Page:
The law provides that the federal tax lien can arise out of nonpayment of any tax, but the most common cases where a federal claim generally appears are either income tax, gift tax or estate tax levied by the federal government.
The provision for federal tax liens has been provided in the section 6321 of the Internal Revenue Code of United States. The article provides that the government of United States can impose a lien on the property of any person who is negligent or deliberately refuses to pay the lawfully imposed taxes on him or any associated interest or penalties levied by any legally appointed authority. The lien shall be applicable in favor of US government, and it shall be applicable on both real and personal property.
The period for which the lien shall be in force is defined in the section 6322 of the Internal Revenue Code of United States. The law says that unless there is a specifically declared period for which the lien has been imposed, it shall be applicable until the taxpayer in question clears all his dues or until such period, after which it becomes impossible to sustain. This means that theoretically, a federal tax lien can apply in perpetuity.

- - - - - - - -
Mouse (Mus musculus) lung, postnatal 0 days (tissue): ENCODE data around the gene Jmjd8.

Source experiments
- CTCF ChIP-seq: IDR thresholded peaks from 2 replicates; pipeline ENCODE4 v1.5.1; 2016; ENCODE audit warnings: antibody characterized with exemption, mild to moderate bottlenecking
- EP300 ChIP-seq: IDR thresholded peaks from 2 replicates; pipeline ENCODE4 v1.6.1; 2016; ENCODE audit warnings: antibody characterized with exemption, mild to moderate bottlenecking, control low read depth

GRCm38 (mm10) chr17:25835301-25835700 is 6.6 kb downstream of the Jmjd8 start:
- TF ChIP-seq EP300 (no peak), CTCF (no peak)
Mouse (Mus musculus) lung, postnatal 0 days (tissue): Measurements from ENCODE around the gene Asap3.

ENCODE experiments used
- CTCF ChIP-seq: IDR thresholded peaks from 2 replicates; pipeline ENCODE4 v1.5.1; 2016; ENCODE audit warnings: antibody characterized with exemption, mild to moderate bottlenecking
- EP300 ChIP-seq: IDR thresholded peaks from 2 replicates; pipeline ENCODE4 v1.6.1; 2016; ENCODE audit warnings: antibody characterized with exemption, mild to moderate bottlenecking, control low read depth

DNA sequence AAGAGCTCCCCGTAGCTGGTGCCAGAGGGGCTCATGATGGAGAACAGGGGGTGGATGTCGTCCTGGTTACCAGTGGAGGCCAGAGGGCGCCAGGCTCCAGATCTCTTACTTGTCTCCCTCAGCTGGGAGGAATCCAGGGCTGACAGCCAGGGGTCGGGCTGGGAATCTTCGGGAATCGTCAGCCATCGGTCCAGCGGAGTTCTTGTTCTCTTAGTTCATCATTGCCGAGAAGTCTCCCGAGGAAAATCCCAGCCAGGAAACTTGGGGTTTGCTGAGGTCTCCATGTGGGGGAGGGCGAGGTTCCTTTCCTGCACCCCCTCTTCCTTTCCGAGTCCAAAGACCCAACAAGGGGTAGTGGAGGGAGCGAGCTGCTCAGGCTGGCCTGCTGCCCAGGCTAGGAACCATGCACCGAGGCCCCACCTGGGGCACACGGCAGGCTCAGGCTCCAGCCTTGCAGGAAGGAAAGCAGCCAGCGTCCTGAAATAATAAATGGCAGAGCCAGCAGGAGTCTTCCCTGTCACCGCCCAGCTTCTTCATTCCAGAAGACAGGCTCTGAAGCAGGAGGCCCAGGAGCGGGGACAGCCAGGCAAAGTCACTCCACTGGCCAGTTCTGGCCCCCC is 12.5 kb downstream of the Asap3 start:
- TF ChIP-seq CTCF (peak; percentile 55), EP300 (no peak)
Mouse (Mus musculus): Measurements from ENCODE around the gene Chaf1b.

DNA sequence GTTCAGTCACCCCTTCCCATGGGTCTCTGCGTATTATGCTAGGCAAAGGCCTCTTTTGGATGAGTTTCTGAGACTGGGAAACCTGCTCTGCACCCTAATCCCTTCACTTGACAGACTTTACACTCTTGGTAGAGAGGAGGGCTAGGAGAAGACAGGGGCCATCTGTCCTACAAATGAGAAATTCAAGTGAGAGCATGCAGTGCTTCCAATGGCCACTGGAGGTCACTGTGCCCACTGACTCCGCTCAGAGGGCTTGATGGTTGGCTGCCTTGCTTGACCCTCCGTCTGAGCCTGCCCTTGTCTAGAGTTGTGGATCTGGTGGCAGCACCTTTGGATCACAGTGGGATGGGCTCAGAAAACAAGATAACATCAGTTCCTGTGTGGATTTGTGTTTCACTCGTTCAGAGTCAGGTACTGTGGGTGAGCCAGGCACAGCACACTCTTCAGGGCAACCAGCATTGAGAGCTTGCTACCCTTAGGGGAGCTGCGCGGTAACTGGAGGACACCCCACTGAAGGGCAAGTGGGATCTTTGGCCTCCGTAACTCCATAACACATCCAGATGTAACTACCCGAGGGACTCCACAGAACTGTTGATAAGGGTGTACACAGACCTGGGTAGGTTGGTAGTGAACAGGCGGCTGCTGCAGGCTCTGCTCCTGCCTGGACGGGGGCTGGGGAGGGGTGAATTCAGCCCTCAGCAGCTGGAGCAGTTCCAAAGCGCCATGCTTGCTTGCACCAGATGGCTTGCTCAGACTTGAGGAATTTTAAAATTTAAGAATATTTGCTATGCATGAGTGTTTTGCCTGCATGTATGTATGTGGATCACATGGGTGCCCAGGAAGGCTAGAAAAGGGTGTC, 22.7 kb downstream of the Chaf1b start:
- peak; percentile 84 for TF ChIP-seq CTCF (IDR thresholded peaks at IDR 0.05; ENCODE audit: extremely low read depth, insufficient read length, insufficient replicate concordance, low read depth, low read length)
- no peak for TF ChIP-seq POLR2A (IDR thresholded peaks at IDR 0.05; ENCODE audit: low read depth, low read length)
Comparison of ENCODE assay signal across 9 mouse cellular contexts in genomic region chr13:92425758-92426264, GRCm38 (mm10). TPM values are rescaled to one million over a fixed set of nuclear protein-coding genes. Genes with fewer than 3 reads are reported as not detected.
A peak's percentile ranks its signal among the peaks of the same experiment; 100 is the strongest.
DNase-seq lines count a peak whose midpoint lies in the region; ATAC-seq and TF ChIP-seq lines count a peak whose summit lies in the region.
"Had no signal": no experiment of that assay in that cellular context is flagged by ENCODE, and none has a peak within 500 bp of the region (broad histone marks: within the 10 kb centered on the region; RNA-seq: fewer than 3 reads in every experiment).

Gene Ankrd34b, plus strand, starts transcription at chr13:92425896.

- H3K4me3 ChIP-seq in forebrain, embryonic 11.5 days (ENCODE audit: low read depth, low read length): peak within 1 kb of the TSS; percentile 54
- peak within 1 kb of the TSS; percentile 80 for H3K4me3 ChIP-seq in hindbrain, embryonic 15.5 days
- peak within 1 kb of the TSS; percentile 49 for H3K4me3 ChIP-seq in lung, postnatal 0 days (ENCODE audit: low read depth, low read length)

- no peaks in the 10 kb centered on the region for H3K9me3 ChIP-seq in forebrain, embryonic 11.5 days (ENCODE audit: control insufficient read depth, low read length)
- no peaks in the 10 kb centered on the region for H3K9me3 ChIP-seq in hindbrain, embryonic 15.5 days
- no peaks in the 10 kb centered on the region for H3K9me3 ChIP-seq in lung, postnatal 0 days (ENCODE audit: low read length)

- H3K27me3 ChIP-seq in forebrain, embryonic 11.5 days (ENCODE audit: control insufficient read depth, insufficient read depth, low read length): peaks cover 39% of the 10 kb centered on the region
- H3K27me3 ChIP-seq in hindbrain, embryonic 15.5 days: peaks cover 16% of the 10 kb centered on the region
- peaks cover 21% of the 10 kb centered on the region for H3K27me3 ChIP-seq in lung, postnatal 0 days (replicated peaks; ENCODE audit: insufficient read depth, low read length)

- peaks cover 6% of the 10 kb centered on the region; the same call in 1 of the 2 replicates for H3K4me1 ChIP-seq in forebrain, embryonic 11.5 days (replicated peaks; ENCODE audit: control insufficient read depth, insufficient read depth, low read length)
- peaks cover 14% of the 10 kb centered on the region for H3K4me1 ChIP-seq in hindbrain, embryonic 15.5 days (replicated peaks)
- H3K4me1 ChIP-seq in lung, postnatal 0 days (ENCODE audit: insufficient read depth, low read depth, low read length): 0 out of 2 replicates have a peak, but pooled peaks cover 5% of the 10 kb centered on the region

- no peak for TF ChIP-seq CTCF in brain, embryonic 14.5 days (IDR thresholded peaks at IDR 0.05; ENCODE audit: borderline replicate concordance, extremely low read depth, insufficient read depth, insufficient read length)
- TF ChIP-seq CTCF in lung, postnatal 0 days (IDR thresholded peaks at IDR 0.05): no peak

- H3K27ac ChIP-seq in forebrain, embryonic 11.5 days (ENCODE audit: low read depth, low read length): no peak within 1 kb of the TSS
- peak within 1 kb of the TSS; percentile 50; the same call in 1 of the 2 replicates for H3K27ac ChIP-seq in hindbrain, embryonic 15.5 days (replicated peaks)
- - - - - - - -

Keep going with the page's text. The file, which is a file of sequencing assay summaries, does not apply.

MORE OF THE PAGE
The IRS can only impose federal tax lien after it has assessed the tax liability of the taxpayer, sent a notification and demand to pay the taxes and if no payment is made within10 days of such information. It is only after every single one of these three conditions have been fulfilled that the federal tax lien can arise.
Federal tax lien weighs heavily on the credit rating of a person who is served with the claim. It becomes painfully difficult to buy any property or a new credit card. Even signing a lease becomes a great bother. The federal tax lien attaches itself to all units of property that is owned by the taxpayer or in which the taxpayer has a right. This means that federal tax lien can land anyone in severe financial trouble if mismanaged.
Thankfully an appeal can be made against the federal tax lien in some cases. The conditions include the clearance of all the dues before the claim was imposed or if the application was imposed in the period of bankruptcy. There are some other instances when federal tax lien appeals can be made the most common is where a procedural error had occurred in the assessment of tax liabilities.
If you fail to pay off your real property tax or other taxes, your property becomes subject to foreclosures. You can look for real estate investor financing or tax lien help organizations if you want to get rid of federal tax lien imposed on you by Uncle Sam.